# Standard Error and Regression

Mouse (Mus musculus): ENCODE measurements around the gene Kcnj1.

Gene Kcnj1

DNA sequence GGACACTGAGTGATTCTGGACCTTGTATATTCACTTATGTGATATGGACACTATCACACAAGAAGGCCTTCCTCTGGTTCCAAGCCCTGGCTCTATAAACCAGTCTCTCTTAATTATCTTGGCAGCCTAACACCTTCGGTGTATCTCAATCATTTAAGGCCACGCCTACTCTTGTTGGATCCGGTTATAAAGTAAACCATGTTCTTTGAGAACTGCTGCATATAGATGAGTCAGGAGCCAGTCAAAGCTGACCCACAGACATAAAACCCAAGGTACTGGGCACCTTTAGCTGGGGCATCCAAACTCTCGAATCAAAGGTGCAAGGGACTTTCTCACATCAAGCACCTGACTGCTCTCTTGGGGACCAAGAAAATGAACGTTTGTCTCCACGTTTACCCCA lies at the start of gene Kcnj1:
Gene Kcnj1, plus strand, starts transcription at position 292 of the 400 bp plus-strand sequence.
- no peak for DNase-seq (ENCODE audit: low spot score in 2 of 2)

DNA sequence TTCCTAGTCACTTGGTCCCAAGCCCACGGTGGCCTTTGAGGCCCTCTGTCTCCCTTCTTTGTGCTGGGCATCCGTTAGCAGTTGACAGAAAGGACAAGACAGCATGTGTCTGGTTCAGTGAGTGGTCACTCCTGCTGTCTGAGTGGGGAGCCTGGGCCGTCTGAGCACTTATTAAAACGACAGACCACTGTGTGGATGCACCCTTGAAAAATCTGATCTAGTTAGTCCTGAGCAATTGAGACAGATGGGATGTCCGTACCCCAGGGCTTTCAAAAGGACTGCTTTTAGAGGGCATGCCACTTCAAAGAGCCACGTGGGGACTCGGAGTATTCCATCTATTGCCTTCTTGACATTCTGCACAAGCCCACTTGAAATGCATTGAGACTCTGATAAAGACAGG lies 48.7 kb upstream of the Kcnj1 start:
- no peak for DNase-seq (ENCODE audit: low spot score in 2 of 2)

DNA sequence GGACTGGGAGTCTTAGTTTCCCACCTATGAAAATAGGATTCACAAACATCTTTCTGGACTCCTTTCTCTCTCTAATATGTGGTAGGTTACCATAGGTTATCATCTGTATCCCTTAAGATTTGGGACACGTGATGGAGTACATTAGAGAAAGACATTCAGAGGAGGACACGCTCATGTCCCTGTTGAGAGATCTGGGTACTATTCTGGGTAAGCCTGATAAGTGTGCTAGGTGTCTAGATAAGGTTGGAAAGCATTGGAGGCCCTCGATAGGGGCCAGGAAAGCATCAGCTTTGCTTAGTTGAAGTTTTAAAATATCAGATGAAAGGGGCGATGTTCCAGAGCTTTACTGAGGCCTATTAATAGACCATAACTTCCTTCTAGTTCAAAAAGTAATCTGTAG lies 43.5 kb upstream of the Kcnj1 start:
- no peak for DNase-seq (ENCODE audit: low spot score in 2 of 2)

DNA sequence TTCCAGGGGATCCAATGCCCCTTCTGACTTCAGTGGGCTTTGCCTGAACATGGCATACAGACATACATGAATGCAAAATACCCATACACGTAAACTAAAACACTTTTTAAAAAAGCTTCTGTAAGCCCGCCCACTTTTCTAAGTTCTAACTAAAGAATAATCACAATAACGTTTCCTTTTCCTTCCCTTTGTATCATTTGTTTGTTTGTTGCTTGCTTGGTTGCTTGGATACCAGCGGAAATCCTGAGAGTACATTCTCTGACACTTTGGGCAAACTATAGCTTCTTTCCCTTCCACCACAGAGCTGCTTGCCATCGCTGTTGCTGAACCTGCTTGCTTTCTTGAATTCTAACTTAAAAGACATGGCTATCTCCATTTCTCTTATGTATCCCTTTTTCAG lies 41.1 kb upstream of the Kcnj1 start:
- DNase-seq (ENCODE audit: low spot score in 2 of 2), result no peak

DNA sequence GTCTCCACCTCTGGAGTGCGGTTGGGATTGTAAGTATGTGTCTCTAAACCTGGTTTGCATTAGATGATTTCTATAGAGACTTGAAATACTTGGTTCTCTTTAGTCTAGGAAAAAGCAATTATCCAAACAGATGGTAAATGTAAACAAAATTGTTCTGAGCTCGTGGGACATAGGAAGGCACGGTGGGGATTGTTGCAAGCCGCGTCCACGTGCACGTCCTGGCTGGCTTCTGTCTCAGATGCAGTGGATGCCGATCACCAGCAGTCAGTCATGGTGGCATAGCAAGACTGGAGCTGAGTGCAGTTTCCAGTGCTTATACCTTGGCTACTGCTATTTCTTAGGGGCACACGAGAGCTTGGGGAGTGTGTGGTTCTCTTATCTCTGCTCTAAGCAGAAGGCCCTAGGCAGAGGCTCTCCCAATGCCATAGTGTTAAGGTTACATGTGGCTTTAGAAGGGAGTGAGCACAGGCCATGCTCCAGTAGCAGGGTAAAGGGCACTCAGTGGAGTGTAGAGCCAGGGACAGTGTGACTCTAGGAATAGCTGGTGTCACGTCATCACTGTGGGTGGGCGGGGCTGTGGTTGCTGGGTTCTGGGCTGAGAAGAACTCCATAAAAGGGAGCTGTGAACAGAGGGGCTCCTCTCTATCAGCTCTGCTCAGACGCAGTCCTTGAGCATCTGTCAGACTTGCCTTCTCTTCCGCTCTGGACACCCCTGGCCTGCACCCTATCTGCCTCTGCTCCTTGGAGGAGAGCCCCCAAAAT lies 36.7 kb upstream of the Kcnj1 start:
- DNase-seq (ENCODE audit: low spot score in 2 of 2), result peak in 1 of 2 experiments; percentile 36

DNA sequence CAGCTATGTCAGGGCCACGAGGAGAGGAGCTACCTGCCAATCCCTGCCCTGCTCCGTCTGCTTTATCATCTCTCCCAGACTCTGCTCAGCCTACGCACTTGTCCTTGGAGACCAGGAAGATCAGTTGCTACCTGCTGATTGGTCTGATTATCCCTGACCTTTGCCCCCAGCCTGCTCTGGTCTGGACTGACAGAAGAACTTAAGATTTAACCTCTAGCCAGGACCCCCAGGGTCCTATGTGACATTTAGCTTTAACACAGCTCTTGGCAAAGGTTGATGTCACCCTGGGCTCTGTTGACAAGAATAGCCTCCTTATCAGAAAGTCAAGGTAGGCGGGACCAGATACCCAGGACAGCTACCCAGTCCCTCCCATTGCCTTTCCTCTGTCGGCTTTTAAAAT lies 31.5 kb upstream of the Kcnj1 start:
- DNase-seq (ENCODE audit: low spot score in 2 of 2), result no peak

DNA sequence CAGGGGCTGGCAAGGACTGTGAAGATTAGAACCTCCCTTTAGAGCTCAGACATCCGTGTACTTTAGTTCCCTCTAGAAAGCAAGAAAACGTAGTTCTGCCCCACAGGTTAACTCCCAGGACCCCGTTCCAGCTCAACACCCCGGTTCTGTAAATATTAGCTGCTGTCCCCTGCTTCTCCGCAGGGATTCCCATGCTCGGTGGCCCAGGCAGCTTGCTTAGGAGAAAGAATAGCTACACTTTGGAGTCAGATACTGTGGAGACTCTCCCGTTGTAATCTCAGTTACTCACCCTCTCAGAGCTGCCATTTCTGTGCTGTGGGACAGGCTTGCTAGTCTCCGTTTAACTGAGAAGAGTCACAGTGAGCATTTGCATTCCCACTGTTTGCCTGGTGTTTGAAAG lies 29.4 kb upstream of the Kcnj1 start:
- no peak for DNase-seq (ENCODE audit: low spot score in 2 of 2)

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I. Standard Error (1 Question) • Given only a small sample of data, we use the sample mean to estimate the population mean. Likewise, we can use sample standard deviation s to estimate the population standard deviation • Standard Error of the Mean. A common application is the Standard error of the mean. This is a standard deviation of the mean, i.e. the variability of the mean from sample to sample. When σ is the standard deviation of the population, represents the standard error of the mean. • Given a sample of data x1, x2,…,xn, the standard error of is o p is the population proportion, with p(1)=p and p(0)=1-p, E(X)=p and SD: • Role within a confidence interval. The standard Error forms part of the construction of the confidence interval, as the range of a confidence interval is defined by the number of standard errors away from the mean. o E.g. the chart below shows a 95% confidence interval consisting of an upper range of 2 standard errors above the mean, to a lower range of 2 standard errors below the mean. II. Interpretation of Confidence Interval (1 Question) • Confidence Intervals (CI) measures how reliable an estimate is. More specifically, it is a range of plausible values for a parameter (such as a mean) based on a sampled population. o Narrow confidence intervals suggest precise answers. A wide confidence intervals suggest we know little about the population. • When is an IID sample from a population t is a predetermined constant that depends on the sample size n and desired confidence level. • “±2 Standard Error” Rule of Thumb: Unless n ≤ 30 and precise confidence is needed, the approximate 95% CI is: • Typically stated at the 95% confidence level. But why 95%? “Ideally we would like a narrow 99.99% interval, since such an interval almost certainly contains the